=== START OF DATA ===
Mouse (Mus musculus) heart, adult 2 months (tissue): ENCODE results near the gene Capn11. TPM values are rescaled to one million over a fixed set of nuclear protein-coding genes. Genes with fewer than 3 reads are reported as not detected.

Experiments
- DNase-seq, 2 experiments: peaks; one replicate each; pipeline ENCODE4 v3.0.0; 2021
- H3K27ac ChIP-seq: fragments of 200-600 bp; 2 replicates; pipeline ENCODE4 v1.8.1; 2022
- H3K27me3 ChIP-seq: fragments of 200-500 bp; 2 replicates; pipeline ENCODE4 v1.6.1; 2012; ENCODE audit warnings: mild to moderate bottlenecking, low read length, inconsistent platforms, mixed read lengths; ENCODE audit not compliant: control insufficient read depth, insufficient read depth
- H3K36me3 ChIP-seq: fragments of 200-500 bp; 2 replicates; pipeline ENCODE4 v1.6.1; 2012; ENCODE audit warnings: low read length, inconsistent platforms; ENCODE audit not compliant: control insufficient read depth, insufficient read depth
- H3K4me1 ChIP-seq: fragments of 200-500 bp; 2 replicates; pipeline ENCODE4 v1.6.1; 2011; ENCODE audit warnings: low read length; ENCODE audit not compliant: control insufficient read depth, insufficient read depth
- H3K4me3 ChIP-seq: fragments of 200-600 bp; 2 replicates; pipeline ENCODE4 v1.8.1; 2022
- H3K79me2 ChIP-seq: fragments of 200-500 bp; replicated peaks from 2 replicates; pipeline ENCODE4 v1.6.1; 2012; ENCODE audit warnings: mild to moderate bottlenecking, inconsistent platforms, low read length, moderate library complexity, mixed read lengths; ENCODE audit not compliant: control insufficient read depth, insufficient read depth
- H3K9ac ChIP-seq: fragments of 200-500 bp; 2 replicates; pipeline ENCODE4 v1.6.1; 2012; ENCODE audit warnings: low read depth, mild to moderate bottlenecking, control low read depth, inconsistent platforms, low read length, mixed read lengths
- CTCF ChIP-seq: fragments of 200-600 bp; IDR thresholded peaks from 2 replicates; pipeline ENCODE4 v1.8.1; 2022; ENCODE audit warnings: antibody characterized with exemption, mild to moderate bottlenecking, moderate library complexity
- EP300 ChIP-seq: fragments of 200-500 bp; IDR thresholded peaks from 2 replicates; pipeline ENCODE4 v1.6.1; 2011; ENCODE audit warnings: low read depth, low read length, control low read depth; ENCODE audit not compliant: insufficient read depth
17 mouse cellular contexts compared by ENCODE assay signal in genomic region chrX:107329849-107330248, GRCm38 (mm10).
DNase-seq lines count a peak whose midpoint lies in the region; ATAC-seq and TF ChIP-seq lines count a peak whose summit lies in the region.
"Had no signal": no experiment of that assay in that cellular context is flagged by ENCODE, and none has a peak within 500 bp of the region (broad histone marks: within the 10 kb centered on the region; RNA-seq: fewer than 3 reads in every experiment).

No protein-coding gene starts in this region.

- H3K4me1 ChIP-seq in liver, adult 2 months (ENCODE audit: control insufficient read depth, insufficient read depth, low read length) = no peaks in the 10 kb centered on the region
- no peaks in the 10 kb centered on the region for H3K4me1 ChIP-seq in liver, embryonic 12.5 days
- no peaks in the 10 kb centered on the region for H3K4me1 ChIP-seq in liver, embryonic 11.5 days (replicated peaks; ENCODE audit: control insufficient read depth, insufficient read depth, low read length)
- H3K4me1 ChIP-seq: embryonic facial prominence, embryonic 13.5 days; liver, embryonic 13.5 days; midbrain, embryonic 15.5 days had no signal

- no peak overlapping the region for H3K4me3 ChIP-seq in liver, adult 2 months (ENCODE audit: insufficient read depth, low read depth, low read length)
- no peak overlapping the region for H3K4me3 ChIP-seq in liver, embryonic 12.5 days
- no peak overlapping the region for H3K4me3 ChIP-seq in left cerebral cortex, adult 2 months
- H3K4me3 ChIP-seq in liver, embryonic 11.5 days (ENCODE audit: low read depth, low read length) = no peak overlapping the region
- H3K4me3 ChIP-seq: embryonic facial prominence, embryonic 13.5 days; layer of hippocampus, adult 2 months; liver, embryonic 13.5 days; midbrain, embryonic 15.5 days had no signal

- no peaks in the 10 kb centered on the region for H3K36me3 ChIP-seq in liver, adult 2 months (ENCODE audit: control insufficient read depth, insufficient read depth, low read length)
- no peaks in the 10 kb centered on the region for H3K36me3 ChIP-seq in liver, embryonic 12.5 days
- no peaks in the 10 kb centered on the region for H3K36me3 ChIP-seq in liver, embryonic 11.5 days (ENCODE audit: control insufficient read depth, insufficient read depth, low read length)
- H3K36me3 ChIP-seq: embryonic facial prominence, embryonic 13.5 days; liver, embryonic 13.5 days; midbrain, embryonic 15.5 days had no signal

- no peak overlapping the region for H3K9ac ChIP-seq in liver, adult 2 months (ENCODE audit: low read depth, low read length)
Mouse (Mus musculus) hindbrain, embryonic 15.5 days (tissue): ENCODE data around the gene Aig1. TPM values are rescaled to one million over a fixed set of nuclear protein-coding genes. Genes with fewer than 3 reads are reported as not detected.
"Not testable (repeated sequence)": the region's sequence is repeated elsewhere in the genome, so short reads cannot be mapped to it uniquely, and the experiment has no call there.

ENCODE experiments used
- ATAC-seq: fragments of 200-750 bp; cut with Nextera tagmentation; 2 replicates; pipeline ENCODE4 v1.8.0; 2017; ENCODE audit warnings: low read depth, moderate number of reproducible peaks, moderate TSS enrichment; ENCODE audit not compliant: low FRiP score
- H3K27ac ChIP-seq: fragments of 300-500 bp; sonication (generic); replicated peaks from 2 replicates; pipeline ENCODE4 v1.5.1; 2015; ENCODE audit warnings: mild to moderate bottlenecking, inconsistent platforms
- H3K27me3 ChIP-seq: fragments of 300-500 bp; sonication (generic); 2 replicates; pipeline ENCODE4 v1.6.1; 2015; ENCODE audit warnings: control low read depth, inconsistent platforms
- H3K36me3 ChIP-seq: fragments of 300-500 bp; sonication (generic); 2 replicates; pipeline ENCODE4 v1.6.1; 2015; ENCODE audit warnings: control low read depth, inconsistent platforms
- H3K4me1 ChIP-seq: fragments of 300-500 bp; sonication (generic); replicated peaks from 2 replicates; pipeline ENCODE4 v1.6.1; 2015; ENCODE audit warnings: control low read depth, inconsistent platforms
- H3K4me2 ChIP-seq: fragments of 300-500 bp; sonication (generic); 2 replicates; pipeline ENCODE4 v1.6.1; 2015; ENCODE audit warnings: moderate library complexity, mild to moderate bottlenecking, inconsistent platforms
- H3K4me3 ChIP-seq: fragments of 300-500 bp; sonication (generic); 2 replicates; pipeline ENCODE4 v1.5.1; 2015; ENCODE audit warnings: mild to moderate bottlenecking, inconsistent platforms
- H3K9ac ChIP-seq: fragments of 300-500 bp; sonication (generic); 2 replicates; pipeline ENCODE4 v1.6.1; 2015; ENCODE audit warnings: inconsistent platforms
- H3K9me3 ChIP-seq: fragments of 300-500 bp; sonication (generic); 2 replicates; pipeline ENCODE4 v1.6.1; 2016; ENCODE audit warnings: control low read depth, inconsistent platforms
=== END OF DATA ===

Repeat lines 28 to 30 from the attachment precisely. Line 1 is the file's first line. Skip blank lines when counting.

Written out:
- no peaks in the 10 kb centered on the region for H3K36me3 ChIP-seq in liver, embryonic 11.5 days (ENCODE audit: control insufficient read depth, insufficient read depth, low read length)
- H3K36me3 ChIP-seq: embryonic facial prominence, embryonic 13.5 days; liver, embryonic 13.5 days; midbrain, embryonic 15.5 days had no signal

- no peak overlapping the region for H3K9ac ChIP-seq in liver, adult 2 months (ENCODE audit: low read depth, low read length)